The U.S. Bureau of Labor Statistics (BLS) has long reported a nursing shortage in the United States and it doesn’t seem to be getting better any time soon.
This shortage is being influenced by several factors, but the two most significant areas are the rapidly aging Baby Boomer generation and nursing schools struggling to increase enrollment capacities to meet the changing national healthcare environment. Compounding the concern is the aging of the current nursing workforce reaching retirement. According to the Health Resources and Services Administration projects over 1 million nurses will retire from the profession within the next 10-15 years.
Within the BLS’ statistical analysis of the nursing profession, between the years 2014-2024, the estimated job growth for Registered Nurses is 16% with an estimated 439,300 nurses needed by 2024. The demand for Master of Science in Nursing (MSN) is greater with a 31% job growth and employment change of 53,400 MSN prepared nurses over the next seven years.
The Need For MSN Prepared Nurses
As healthcare systems grow, patient needs increase and medical technology advances, the role of nursing is taking an increasingly role in providing patient care. Nursing has evolved to meet those needs by providing advanced education to Registered Nurses to allow them to move into more specialized roles.
Nurses are being drawn to fields in Nurse Practitioner, educator, nurse administrator, Clinical Nurse Leader and nursing informatics. All these specialties go towards greater patient access, improved quality of care and treatment of chronic or acute illnesses and diseases; and, the education of future nurses.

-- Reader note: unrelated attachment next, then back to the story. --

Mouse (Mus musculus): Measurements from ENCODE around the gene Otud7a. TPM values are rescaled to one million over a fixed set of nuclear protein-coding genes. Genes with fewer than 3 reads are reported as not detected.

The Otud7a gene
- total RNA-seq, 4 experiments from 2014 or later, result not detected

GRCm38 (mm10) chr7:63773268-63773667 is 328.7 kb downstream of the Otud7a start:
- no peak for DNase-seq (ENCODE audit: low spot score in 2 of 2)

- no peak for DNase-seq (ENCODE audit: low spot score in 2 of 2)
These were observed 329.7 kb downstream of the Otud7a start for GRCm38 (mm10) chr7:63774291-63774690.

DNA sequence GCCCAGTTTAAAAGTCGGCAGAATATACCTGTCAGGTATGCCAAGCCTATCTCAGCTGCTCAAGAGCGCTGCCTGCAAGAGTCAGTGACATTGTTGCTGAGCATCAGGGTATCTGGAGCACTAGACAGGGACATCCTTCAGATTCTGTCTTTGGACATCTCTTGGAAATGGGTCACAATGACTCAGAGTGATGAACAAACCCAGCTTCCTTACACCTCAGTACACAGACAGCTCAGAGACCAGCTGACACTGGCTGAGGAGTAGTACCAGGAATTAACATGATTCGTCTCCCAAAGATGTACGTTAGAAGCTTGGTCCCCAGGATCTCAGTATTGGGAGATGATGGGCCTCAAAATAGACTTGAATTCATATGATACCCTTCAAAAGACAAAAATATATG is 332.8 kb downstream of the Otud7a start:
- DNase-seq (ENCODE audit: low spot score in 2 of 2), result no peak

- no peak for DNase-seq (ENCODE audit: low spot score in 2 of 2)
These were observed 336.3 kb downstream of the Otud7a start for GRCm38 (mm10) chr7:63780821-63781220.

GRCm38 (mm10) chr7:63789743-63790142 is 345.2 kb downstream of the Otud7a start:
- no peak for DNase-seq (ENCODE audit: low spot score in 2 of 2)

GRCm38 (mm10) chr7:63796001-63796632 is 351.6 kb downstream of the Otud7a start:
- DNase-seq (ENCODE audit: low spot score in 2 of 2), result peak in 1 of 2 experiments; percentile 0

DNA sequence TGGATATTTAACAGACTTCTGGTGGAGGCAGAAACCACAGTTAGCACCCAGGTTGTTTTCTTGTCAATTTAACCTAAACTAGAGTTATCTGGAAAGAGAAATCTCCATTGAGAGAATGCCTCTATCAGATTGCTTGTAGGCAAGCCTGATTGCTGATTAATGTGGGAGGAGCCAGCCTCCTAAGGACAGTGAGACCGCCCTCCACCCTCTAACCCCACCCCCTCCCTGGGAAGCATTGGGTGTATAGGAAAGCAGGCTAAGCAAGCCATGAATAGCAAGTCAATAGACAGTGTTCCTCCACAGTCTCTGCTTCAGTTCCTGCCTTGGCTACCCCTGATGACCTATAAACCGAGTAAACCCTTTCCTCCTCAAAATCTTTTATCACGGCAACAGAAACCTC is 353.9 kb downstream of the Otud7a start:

MSN Prepared Nursing Trends
The American Association of Colleges for Nursing (AACN) examined nursing trends currently affecting the profession. Increasingly, nurses with MSN degrees will find themselves working, not only in acute care facilities, but in rural areas, community health agencies, public or private clinics and colleges and university schools of These nurses, depending on their specialty, will often function as physicians diagnosing and treating illness and diseases, ordering labs, prescribing medications, etc.
An online survey conducted in 2016 by the AACN indicate that graduates from MSN programs in 2015 had job offer rates 4-6 months post graduation ranging in four national regions at 95% South, 94% Midwest, 89% North Atlantic and 89% West. Immediate employment following graduation for MSN students has slightly lower percentages for MSN graduates with 80% in the Midwest, 72% in the North Atlantic, 66 % in the West and 76% in the South. It should be noted that these figures are reflective of entry-level MSN students and not those nurses currently working as a registered nurse.
The Institute of Medicine has encouraged the training of 80% more bachelor prepared nurses (BSN) by 2020. With colleges and universities struggling to accommodate students, nurses who hold a MSN may find employment in colleges or universities as academic and clinical instructors to prepare BSN students.
Whether an entry-level MSN or an established working RN, the need for advanced practice nurses will continue to increase as healthcare changes occur in the country. To assist nurses looking for an online, accredited MSN program, Best Medical Degrees has ranked 30 Most Affordable Online MSN Degrees to help you with your school search.